PET/CT is considered by many experts to be a significant advance in cancer diagnosis and staging. PET is a specialized radiology procedure used to examine various body tissues to identify certain conditions. PET may also be used to follow the progress of the treatment of certain conditions. PET is a type of nuclear medicine procedure. This means that a tiny amount of a radioactive substance, called a radionuclide (a radiopharmaceutical or radioactive tracer), is injected into the body during the procedure to assist in the examination of the tissue under study. A special type of camera can then detect the radioactivity in the body.

Specifically, PET studies evaluate the metabolism (utilization of tagged glucose molecules) of a particular organ or tissue, so that information about the physiology (functionality) and anatomy (structure) of the organ or tissue is evaluated, as well as its biochemical properties. Thus, PET may detect biochemical changes in an organ or tissue that can identify the onset of a disease process before anatomical changes related to the disease can be seen with other imaging processes, such as computed tomography (CT) or magnetic resonance imaging (MRI). More recently, PET/CT performs PET and CT at the same time and produces a composite image that can both produce a picture of an organ and measure its utilization of sugar. 


A mammogram is an X-ray examination of the breast. It is used to detect and diagnose breast disease in women who either have breast problems such as a lump, pain, or nipple discharge, as well as for women who have no breast complaints. Mammography cannot prove that an abnormal area is cancerous, but if it raises a significant suspicion of cancer, a biopsy may be performed. Tissue may be removed by needle or open surgical biopsy and examined under a microscope to determine if it is cancer. Mammography has been used for about 30 years, and in the past 15 years technical advancements have greatly improved both the technique and results. Radiation risks are considered to be negligible. Lakeland offers both traditional 2D and 3D mammography services.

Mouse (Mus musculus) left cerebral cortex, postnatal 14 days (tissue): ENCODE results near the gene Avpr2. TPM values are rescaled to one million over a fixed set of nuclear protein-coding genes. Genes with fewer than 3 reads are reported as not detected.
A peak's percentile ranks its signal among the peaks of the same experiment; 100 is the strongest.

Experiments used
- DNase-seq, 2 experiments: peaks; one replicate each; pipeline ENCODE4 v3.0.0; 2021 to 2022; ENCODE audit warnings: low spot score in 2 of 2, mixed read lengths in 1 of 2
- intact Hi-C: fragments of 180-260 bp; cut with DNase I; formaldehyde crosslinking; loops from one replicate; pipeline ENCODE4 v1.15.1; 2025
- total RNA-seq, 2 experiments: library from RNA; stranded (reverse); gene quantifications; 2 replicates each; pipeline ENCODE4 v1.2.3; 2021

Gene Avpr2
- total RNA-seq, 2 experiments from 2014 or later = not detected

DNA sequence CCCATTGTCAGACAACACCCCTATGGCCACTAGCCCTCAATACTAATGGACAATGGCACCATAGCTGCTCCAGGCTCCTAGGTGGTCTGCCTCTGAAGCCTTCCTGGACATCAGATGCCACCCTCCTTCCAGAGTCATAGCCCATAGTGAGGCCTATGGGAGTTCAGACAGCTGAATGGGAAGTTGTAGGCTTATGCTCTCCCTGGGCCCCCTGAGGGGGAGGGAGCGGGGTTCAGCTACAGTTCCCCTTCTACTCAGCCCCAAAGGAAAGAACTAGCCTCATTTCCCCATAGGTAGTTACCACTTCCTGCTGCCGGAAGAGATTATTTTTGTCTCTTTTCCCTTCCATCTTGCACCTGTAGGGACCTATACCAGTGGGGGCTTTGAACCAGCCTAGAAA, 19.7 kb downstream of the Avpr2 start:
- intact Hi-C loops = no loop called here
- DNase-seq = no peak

Magnetic Resonance Imaging (MRI)

Magnetic resonance imaging (MRI) also shows detailed three-dimensional views of bones and soft tissue.  MRI often provides even more details than CT. It is used, for example, for spine problems, vascular diseases, sports injuries and heart disease because it can detect even tiny tears in ligaments or muscles or small thickenings in the arteries. MRI gives radiologists the ability to clarify subtle soft tissue abnormalities, thus providing great assistance during disease treatment planning stages.

Lakeland has both a stationary MRI in St. Joseph, which is used for more complex cases and two mobile MRIs, one at St. Joseph, and one at Lakeland Hospital, Niles. Mobile MRIs allow Lakeland to provide quality care close to home. Patients can get an MRI within 24 hours.


Ultrasound uses high-frequency sound waves to obtain images from inside the human body. The sound waves’ echoes are reflected off of the bodies organs to create a "real-time" visual image. In addition to using ultrasound for obstetric purposes, it can also be used as a way to examine the bodies internal organs and to assess damage after heart attack.


X-rays are the most frequently used form of medical imaging. X-rays are the quickest way for a physician to view joint and spine injuries or broken bones.